Ayende @ Rahien

My name is Oren Eini
Founder of Hibernating Rhinos LTD and RavenDB.
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3rd party integration assumption - other system was written by a drunken monkey typing with his feet

time to read 4 min | 777 words

image If you have heard me speak, you are probably are aware that I tend to use this analogy a lot. Any 3rd party system that I have to integrate with was written by a drunken monkey typing with his feet.

So far, I am sad to say, that assumption has been quite accurate over a large range of projects.

You are probably already familiar with concepts of System Boundary and Anti Corruption Layer and how to apply them in order to keep the crazy monkey shtick away from your system, so I am not going to talk about those.

What I do want to talk about now is something slightly different, it is not related to the actual 3rd party system itself, it is related to its management.

One of the more annoying things about 3rd party stuff is that it is usually broken in… interesting ways. So you really want to be able to test that thing during the integration phase, so you would know what to expect. That seems like a very simple concept, right? All you have to do is to hit the QA env. and have a ball. That bring us back to the system management, and the really big screw ups that are happening there.

Before we continue, I want to state that usually, when I am integrating with a 3rd party, I usually do so out of some business reason, so it tend to be the case that I want to give them money, customers, pay per operation, or something else that is to the benefit of that 3rd party! Making integration with your software hard has a direct affect on the number of people who are trying to give you money! 

That is why I am so surprised by the amount of trouble that you have to go through in some organizations (I would say, the majority of the organization). Here is a partial list of things that I run into recently:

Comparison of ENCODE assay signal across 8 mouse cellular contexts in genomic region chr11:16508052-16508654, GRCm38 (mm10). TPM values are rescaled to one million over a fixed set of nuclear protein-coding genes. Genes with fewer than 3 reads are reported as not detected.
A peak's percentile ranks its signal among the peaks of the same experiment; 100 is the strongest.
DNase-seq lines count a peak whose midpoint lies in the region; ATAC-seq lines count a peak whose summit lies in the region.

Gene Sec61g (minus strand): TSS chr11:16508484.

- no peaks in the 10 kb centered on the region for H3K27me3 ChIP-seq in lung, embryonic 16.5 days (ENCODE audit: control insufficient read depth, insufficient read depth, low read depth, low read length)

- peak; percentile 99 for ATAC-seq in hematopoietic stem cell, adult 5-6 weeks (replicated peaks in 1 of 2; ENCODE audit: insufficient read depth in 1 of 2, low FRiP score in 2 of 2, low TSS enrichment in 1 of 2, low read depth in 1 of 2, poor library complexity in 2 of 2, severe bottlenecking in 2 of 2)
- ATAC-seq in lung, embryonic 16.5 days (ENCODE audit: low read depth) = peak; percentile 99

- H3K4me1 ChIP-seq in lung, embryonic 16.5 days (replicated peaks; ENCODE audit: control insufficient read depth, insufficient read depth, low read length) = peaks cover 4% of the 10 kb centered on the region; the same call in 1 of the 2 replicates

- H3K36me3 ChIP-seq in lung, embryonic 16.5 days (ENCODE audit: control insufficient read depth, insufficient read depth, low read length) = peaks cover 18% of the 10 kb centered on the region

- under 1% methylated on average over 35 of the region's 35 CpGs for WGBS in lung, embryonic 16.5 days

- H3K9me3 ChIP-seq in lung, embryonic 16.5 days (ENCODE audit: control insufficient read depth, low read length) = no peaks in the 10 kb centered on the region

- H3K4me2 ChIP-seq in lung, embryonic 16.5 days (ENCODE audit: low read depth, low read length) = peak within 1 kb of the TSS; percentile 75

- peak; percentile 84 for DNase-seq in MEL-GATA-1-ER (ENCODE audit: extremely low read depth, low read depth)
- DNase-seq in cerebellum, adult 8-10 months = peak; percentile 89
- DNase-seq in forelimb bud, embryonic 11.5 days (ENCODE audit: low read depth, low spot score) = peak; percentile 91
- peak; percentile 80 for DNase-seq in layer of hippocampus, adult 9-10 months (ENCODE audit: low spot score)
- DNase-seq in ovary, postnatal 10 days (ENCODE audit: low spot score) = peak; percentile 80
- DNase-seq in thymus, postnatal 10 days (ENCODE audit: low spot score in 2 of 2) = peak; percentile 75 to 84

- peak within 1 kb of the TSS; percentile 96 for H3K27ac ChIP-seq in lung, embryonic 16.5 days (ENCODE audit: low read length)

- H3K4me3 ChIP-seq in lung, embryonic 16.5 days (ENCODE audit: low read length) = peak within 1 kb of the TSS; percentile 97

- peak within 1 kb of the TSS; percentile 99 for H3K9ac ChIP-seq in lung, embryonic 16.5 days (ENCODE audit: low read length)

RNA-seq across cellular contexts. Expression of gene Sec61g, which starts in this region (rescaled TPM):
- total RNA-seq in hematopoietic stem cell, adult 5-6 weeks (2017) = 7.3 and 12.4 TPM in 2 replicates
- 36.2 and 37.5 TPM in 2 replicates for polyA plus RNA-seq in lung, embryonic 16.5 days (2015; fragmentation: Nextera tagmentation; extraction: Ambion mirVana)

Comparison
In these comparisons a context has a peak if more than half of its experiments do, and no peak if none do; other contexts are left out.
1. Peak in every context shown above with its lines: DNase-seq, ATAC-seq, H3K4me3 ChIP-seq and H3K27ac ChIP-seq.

• Having no QA env. – We were told to basically just work off of the spec and push it to production. You can imagine how big a success that was.
  • Having a QA env. that was a different version than the one in production, don’t tell the people that are integrating with you anything about that.
  • A variation of the above, have QA env. that is significantly different than production.
  • Having a QA env. that has real world effects. For example, if I am testing my bulk mail integration, I do not expect all those emails to be actually sent! Or, in another memorable case, if I am integrating with a merchant provider and testing authorization, I do not want to see those in my real credit report!
  • Having a QA env. that requires frequent human intervention. For example:
    • In order to validate that your integration has been successful, you have to call someone and wait until they verify that yes, the appropriate values are there in the appropriate system. Each and every time.
    • The integration is a one way operation (imagine something like CreateUser, which would fail if it already exists), and you cannot use any dummy values (imagine that you need to pass a valid credit card to that function), you have to have real ones. So every time you test the integration, you have to call someone and have them reset that information.
  • Having a QA env. that is down for two weeks just as we were suppose to test the integration.

That is why I am saying that the system management is such a crucial thing. And why I am so surprised and disappointed to see so many organizations get it wrong in ways that are so not funny.

If you are building a system that people will integrate with, consider, as soon as possible, the implications of not having a good testing environment for your system. As a matter of fact, I suggest building QA hooks from day one, so you can pass a flag to the system that would tell it “this is only for tests”, which would mean that any external action on the system would be omitted, but all the logic and behavior are retained. 



I gave up on clients having any sense long ago and just let them pay extra $$$ to have me hang out and do all the stupid sh*t you just listed.

For some bizzare reason they think it's cheaper in the long run. It takes a while to get used to, and some consultants never do, but when you're bored just login to your bank and stare at your account balance growing.

Clients never learn. Just keep churning out a great product and let them do what they're best at - giving you $$$.

Thomas Eyde

@Mr_Simple: Assuming we have a client willing to spend all this time and money. The majority of my clients like so much to make decisions, but somehow always finds it natural to never take responsibility for said decisions. It's funny how we, the vendors, are always the one who should know.